I’ve started a Scalar eBook — which is, essentially, a website that can be designed so that your pages follow multiple paths. I’m going to use it to post preliminary ideas developed out of the upcoming NEH Summer Seminar that I will be attending in June and early July of this year, Reassessing British Romanticism,Continue reading “My New Scalar eBook”
Category Archives: Books
At Babel.com and a New Review
I’ve had a long association with a website called The Tower of Babel. It’s published essays and such by me since the 1990s. But, regrettably, the site completely crashed recently and all content on it was lost, including my posts about my book Blake and Kierkegaard: Creation and Anxiety hosted on the subdomain jamesrovira.towerofbabel.com. I’m unsure ifContinue reading “At Babel.com and a New Review”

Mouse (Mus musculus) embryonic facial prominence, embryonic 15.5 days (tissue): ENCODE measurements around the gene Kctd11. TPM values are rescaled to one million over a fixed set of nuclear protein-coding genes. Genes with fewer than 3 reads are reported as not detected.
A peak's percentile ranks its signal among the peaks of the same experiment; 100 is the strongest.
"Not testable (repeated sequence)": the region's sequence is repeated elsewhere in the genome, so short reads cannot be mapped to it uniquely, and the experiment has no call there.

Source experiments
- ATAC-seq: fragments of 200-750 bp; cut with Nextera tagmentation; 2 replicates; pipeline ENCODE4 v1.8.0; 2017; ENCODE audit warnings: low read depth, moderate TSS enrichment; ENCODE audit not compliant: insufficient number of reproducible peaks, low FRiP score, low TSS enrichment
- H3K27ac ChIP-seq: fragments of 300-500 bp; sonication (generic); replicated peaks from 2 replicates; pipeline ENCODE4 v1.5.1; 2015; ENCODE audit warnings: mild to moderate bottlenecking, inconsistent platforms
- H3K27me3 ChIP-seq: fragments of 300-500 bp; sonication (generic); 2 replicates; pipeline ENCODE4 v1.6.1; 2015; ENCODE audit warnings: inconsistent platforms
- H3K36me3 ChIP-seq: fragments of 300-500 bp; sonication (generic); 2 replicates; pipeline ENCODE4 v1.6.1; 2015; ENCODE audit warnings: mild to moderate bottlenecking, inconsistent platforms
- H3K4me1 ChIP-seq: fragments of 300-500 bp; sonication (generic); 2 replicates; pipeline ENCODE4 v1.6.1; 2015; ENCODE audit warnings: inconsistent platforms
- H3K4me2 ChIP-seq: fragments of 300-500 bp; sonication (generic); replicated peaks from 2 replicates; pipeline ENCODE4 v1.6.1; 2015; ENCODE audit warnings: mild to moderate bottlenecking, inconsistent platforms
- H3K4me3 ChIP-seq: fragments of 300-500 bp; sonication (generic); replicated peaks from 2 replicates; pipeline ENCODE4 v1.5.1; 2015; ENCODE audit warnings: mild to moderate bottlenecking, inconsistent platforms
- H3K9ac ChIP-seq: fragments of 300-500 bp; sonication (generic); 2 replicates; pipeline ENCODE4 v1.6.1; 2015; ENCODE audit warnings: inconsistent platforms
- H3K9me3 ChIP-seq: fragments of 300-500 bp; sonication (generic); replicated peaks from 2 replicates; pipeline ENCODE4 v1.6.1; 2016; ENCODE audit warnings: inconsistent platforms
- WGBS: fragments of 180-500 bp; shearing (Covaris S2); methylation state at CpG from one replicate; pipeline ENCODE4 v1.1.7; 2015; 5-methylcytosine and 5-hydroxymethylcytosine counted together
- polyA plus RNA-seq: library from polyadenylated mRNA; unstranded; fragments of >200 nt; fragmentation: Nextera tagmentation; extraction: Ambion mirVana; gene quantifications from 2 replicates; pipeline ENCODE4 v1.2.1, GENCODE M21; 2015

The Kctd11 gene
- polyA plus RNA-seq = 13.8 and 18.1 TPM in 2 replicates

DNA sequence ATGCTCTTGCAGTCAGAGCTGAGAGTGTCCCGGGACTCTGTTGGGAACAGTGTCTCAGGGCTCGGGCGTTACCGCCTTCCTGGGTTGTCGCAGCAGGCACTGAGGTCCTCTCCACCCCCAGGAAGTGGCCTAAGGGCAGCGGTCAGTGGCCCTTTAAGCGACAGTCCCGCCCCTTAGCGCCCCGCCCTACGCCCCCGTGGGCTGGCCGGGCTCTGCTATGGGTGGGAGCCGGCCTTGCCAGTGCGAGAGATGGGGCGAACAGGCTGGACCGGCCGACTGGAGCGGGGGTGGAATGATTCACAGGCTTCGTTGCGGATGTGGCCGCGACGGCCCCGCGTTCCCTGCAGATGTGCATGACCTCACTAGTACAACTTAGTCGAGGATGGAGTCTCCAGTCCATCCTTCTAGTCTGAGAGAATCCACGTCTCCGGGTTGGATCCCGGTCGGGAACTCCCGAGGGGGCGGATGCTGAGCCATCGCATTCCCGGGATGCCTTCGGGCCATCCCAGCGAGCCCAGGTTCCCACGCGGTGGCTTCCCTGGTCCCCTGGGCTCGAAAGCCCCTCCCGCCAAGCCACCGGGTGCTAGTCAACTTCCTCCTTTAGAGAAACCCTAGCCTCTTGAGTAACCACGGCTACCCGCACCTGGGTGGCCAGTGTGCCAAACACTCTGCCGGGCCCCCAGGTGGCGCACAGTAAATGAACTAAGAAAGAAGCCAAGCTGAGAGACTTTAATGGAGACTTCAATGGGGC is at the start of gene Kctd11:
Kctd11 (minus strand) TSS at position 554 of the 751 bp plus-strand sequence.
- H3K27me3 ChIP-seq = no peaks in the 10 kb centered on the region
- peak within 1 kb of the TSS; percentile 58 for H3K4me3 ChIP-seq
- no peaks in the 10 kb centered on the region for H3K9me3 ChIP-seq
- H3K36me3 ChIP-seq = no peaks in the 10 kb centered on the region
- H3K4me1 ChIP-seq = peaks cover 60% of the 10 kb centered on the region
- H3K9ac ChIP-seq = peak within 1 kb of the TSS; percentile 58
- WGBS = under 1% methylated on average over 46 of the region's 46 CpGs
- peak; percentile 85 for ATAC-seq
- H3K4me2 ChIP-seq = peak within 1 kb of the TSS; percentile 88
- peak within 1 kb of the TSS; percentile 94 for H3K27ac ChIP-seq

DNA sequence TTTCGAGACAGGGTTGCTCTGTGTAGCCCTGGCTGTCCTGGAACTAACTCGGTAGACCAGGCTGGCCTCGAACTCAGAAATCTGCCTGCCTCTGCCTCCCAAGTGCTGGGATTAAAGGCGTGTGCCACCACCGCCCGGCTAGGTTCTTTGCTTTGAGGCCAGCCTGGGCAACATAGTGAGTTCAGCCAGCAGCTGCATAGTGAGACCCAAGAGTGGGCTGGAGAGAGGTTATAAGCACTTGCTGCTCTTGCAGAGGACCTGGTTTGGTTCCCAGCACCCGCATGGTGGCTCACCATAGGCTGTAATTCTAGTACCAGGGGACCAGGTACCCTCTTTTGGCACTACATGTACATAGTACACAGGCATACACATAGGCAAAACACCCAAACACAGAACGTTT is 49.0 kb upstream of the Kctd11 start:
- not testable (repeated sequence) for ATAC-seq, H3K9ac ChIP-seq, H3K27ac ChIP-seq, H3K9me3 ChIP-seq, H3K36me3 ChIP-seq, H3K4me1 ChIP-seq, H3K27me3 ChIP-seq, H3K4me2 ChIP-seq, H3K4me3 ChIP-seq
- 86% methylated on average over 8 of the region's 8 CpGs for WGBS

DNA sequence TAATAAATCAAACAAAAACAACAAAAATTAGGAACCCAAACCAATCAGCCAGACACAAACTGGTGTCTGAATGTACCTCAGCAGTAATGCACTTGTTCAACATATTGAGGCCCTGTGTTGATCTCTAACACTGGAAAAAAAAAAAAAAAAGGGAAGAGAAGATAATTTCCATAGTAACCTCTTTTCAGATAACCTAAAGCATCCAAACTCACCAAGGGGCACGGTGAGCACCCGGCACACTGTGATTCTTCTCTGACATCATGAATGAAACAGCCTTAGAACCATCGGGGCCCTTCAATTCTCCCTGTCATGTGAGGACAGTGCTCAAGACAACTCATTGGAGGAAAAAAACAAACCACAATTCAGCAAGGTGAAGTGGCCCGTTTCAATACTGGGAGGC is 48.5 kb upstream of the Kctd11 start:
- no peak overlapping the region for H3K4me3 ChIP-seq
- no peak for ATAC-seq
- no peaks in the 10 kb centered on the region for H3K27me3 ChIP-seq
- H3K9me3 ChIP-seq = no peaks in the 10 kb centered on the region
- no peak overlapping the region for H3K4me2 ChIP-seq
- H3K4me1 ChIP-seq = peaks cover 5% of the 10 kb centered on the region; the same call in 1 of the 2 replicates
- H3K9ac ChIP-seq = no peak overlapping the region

Nyctographs and Geniuses
From the Oxford English Dictionary: Your word for today is: nyctograph, n. nyctograph, n. Pronunciation: Brit. /ˈnɪktə(ʊ)grɑːf/, /ˈnɪktə(ʊ)graf/, U.S. /ˈnɪktoʊˌgræf/, /ˈnɪkdoʊˌgræf/ Etymology: < nycto- comb. form + -graph comb. form. Compare French nyctographe machine enabling the blind to write or the sighted to write in the dark (1818–19 or earlier), and Hellenistic Greek νυκτογραϕία writing by night. Compare also earlier noctograph n. A device invented by Charles Dodgson (‘Lewis Carroll’) with which aContinue reading “Nyctographs and Geniuses”
Introduction. . .
Food and Drink and Fatherhood is James Rovira’s personal blog, a central location for his publications, projects, interests, and observations. He has two other blogs devoted to his book projects, Blake and Kierkegaard: Creation and Anxiety (Continuum 2010 hardcover, 2011 paperback) and Interpretation: Theory: History (in progress: working title).
What’s magical about used books…
I talked myself into going with my wife to a local Salvation Army thrift store yesterday. The usual routine is that she goes out and then I go out — with three small children, that’s the only way to get anything done. I don’t like the division of our time, though, and wanted to spendContinue reading “What’s magical about used books…”